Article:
Aluminum soft drink cans are about as tamper-proof as food containers get. Yet people in more than 20 states claim they've found needles in cans, making some consumers uneasy, others angry.
"When I put the straw in, I did this," said Brad Sauro, demonstrating they way he stirred his Pepsi to make sure the can contained just soda. "I suppose I was concerned enough to swish it around."
Sauro, a Rutherford, N.J., resident eating lunch in midtown Manhattan, was typical of Pepsi drinkers who said they couldn't buy the soda without thinking of the tampering reports that began June 9 in Tacoma, Wash.
A hypodermic needle that was found to be uncontaminated was reported in a Pepsi can there, but authorities haven't confirmed the can had been tampered with.
Many of the subsequent reports could be hoaxes. A man in Pennsylvania was charged Wednesday with making a false report that he found a syringe in a Diet Pepsi can.
Pepsi has established a toll-free hot line for customers with questions about the reports. The number is (800) 433-2652.
Consumers interviewed Wednesday said they hadn't stopped buying Pepsi products. Maria Torres, a manager at a Manhattan branch of Food Emporium supermarkets, said no customers have asked about the tampering reports.
"I bought it in defiance," Joe Scorese said as he ate lunch in a Manhattan park. "I didn't want my choice to be based on the media reports."
Still, until the case is closed, a parent may worry about giving in to a child nagging for a can of soda.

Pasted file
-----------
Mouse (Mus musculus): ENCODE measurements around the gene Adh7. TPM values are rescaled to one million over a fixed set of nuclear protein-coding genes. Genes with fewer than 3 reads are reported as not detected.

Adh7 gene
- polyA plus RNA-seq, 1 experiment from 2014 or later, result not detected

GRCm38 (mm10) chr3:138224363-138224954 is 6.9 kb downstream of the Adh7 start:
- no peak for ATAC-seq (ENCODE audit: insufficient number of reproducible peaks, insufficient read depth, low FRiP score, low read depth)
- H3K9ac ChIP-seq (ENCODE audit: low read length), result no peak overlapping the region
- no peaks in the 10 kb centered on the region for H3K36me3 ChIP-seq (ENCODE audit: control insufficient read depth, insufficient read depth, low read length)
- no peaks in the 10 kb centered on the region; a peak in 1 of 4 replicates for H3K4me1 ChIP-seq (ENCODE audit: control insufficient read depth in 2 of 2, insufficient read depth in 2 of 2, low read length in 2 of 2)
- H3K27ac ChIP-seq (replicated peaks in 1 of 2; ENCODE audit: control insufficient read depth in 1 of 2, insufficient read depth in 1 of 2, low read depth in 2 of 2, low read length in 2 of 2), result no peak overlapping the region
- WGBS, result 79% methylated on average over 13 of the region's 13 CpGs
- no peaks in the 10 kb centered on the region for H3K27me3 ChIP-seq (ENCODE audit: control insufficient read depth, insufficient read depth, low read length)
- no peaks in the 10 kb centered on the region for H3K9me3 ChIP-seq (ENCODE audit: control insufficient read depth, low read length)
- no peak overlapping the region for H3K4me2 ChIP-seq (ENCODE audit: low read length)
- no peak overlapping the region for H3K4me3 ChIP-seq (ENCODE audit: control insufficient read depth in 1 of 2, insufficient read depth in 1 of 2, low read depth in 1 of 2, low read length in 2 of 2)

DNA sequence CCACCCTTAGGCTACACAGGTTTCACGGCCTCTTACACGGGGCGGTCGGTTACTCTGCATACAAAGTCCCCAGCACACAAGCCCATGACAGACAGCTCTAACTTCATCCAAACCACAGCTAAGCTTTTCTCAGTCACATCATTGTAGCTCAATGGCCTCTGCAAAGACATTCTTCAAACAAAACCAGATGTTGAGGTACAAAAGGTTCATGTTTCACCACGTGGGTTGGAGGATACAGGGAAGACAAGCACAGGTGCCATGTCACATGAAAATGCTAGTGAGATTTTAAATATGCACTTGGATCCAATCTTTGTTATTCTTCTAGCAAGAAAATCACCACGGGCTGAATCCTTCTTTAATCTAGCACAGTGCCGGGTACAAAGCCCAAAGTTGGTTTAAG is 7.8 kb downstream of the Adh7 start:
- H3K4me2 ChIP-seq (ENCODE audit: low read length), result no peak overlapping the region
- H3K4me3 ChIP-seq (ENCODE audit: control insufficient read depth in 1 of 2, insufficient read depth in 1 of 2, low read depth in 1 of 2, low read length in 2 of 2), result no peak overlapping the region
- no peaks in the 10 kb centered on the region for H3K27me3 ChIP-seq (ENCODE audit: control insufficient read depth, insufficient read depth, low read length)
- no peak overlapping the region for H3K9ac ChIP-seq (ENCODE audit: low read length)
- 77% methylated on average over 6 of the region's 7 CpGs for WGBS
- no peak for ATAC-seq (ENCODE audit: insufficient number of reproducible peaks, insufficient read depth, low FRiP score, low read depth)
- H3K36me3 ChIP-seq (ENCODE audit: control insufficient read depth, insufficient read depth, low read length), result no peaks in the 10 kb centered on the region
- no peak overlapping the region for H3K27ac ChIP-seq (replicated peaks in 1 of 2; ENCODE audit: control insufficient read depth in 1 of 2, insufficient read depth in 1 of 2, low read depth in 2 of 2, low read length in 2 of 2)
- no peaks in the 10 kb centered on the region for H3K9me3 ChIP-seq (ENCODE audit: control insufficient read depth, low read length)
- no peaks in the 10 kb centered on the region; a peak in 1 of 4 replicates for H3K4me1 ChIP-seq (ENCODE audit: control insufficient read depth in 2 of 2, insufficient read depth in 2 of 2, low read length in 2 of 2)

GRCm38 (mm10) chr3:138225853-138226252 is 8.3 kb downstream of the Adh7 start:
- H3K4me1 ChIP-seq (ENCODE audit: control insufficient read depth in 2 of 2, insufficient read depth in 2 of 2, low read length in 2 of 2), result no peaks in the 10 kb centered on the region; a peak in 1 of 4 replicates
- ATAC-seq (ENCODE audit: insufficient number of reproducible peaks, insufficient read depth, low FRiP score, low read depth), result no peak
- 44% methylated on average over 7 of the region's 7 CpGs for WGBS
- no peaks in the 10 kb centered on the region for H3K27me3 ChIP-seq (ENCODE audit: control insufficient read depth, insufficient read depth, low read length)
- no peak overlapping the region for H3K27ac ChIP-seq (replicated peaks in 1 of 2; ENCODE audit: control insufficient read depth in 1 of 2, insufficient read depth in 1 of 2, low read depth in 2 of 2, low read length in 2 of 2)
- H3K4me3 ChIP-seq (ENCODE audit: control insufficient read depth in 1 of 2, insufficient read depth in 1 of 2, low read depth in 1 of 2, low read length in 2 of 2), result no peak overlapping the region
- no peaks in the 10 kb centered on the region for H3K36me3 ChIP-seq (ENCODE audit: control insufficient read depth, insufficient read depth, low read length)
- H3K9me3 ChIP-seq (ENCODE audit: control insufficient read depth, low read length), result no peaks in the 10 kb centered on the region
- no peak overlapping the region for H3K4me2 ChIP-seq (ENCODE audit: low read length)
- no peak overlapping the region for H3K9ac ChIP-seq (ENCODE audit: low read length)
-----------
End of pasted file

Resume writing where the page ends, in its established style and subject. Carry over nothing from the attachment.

What can you do? The answer is simple: The federal Food and Drug Administration has advised consumers to pour the soda into a glass before drinking it. Or buy bottles and look inside before drinking.
"There's no such thing as a tamper-proof package, so people have to take reasonable precautions," FDA spokeswoman Betsy Adams said Wednesday.
"I can't give you a 100 percent guarantee, but I would assure you it is 99.99 percent assured that nothing is happening in the facilities themselves, in the plants. It's literally physically impossible," Pepsi-Cola Co.'s North American division president and chief executive, Craig Weatherup, said Wednesday on NBC's Today show.
Meanwhile, a Jacksonville couple found a sealed Diet Pepsi can containing a metal screw, but FDA officials discounted any link to the reports of contaminated cans.
"It just sounds like a quality control problem," said Randy Bringger, of the FDA office in Jacksonville.
Maine warns of pins in bakery goods: Maine issued a warning to consumers across the Northeast on Wednesday after receiving reports of pins and needles being found in one bakery's products.
Lepage Bakeries said 14 people have reported finding common pins, sewing needles and a safety pin in 10 of its products over the last three years.
The state only learned of the apparent tampering in May, when the three latest incidents were reported, said Clayton Davis, director of regulations for the Maine Agriculture Department.